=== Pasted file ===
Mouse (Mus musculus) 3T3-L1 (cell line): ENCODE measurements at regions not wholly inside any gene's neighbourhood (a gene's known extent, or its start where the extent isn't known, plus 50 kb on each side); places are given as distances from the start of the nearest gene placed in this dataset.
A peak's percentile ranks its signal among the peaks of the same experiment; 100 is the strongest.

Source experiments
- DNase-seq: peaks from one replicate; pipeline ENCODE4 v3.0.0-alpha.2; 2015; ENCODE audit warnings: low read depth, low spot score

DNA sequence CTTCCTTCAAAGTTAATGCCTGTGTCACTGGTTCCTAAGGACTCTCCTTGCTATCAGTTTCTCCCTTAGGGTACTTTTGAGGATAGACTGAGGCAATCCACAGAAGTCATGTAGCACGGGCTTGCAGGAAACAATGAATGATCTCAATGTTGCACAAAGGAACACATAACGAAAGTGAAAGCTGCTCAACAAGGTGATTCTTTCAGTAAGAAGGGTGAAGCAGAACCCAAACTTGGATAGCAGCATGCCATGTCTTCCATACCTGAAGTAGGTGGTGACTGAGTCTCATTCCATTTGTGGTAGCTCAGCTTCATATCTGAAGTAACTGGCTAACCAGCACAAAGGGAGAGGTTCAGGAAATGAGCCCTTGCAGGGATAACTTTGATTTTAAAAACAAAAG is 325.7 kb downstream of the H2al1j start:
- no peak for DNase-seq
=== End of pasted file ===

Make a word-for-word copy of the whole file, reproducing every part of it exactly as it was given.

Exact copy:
Mouse (Mus musculus) 3T3-L1 (cell line): ENCODE measurements at regions not wholly inside any gene's neighbourhood (a gene's known extent, or its start where the extent isn't known, plus 50 kb on each side); places are given as distances from the start of the nearest gene placed in this dataset.
A peak's percentile ranks its signal among the peaks of the same experiment; 100 is the strongest.

Source experiments
- DNase-seq: peaks from one replicate; pipeline ENCODE4 v3.0.0-alpha.2; 2015; ENCODE audit warnings: low read depth, low spot score

DNA sequence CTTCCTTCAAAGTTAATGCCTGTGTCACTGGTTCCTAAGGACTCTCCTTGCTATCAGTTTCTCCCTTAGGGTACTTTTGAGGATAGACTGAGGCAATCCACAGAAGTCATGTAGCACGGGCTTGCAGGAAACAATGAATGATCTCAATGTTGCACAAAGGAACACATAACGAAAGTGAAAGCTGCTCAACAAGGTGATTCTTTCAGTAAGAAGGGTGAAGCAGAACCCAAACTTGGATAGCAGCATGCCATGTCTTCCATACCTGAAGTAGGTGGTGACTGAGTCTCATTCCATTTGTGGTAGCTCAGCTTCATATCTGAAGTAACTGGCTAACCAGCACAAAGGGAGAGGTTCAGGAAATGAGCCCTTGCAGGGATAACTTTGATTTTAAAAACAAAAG is 325.7 kb downstream of the H2al1j start:
- no peak for DNase-seq